[hist-analytic] Analytic Philosophy of History
Baynesr at comcast.net
Baynesr at comcast.net
Sat Sep 18 07:28:54 EDT 2010
When invoking the deities, quote scripture! If you don't quote them, you run risk of blasphemy. We are not blasphemers here. I've encountered, even among top flight philosophers, the inclination to attribute views to a philosopher the philosopher simply didn't hold. Unless you quote scripture or I, easily, recognize it, I remain a skeptic. Sloppy scholarship creates waste. So by all means quote scripture, IF you invoke the name of a philosopher. I've found this to be especially true with Wittgenstein and the Greeks.
----- Original Message -----
From: Jlsperanza at aol.com
To: hist-analytic at simplelists.co.uk
Sent: Friday, September 17, 2010 8:18:57 PM
Subject: Re: Analytic Philosophy of History
Hi Danny, Steve, Ron, and all involved,
----- Danny, do share the ideas of your draft, if you can. I was interested in your remarks about Popper on social/historical explanation, not because I'm a historicist but because Bayne showed an interest, and we all should promote interests of that kind!
---------- It's amazing how Steve and you Danny can quote Popper -- chapter and verse -- as if he were the bible! (I sometimes quote an Oxonian philosopher -- whose initials are H. P. G. with some sort of the same degree of specificity but that's another animal).
---- I'm in a way amused by Frederick mentioning that Popper's vocabulary is a bit loose ('historical explanations' being 'causal', etc.) and I'm not sure if Bayne is into analysing Popper with the same level of detail that he dedicated to her Anscombe!
----------- Yes, Grice has a lot to say about this in his "Actions and Events" (Pacific Philosophical Quarterly) and I may be able to quote from some of it. It's just amazing how LITTLE people quote from this essay!
--- For Grice, the issues of a 'unified' sort of account are interesting, and he too favoured a teleological approach, but I'm sure that pressed to choose between Kneale and Popper he would go for William Calvert (Kneale) anyday! --- Grice quotes from Kneale's book on "Probability and Induction" in "Reply to Richards", but only in connection with some obtuse point in metaphysics.
Grice concluded that 'cause' is possibly just FINAL (cause) --. He makes a good point, which is so "linguistic turn" it hurts. He notes that the VERY FIRST and proper use of 'cause' is as in 'rebel without a cause'. Here, 'cause' does not mean that the rebel doesn't have a causal explanation BEHIND him -- he, or SHE does. What he means is that here it is a cause-to. The rebel has no cause TO BE a rebel about.
--- Apparently, 'cause' did have this 'finality' idea behind it in the original Greek ("aitia"). Its use in the natural sciences seems to have postdated its use in 'anthropological' matters. Latin 'causa' is still another animal, though.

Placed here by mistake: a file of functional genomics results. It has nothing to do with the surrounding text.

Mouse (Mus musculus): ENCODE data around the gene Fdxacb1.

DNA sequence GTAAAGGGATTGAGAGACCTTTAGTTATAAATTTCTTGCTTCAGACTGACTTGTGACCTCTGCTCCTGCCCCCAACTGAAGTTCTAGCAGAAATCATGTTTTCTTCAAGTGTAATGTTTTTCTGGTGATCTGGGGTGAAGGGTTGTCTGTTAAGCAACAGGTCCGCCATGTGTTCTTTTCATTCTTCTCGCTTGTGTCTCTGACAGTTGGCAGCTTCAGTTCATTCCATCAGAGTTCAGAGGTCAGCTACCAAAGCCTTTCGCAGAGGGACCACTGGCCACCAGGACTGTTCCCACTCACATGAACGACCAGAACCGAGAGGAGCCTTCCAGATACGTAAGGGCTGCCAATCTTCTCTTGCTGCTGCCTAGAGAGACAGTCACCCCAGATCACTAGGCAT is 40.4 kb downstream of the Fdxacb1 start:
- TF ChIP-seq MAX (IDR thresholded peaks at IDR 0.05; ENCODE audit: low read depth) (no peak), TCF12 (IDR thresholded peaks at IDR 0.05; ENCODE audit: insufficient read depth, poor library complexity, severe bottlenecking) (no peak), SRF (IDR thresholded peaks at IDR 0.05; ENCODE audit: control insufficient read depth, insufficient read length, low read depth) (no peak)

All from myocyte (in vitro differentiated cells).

--- Back to history. Popper seems right in that it all seems rather otiose. Philosophers should perhaps concentrate on "Social Theory" (alla Winch) at most. After all, isn't history just 'social history' in the past tense?
---- Oddly, I spent a whole year (as I recall) with my mentor in this area studying, philosophically, the causes of the French revolution. We failed.
--- Then, my mentor in the philosophy of science, I spent a whole long year studying, philosophically, the cause of the Copernican revolution. We also failed.
--- I mean, I got good grades, but the arguments displayed were so confused!
"Philosophy of History" is quite a bunch of different theories. Carr my mentor used to quote a lot ("What is history" -- especially his take on predictability in history -- no such thing. Plus, he also authored "Cleopatra's Nose" about, er, the initial conditions and the failure of any covering law -- "Egyptian ladies with nice noses are bound to destroy your Republic", or something.
While I favour Winch, I do think that there was, in London, a rather strong movement of a Popperian account to social explanation -- which may have been motivated, since Danny Frederick quoted him, Watkins.
But I titled this to honour Danto -- where is he when we need them?!
--- Incidentally, it's all very good to keep quoting from Hempel -- as does Grice in "Actions and Events". I think a Griceian would hold that while the 'nomological-deductive' (probabilistic reading) is all very well in 'alethic' necessity, when it comes to 'practical' necessity, it is rather the 'practical' syllogism that should apply, which is SO UNLIKE a theoretical syllogism that one wonders why keeps calling it a syllogism (Of course I do endorse the 'EQUIvocality' of 'reason', though -- or the EQUIvocality of 'must', rather -- and the idea that a divide between the two 'cultures' is perhaps overrated!).
Sorry for some confused wording, etc. -- but interpret me charitably!
Now, wait till I re-read all your comments and title the posts accordingly (hint: what has THIS to do with 'analytic philosophy of history'? Just teasing).
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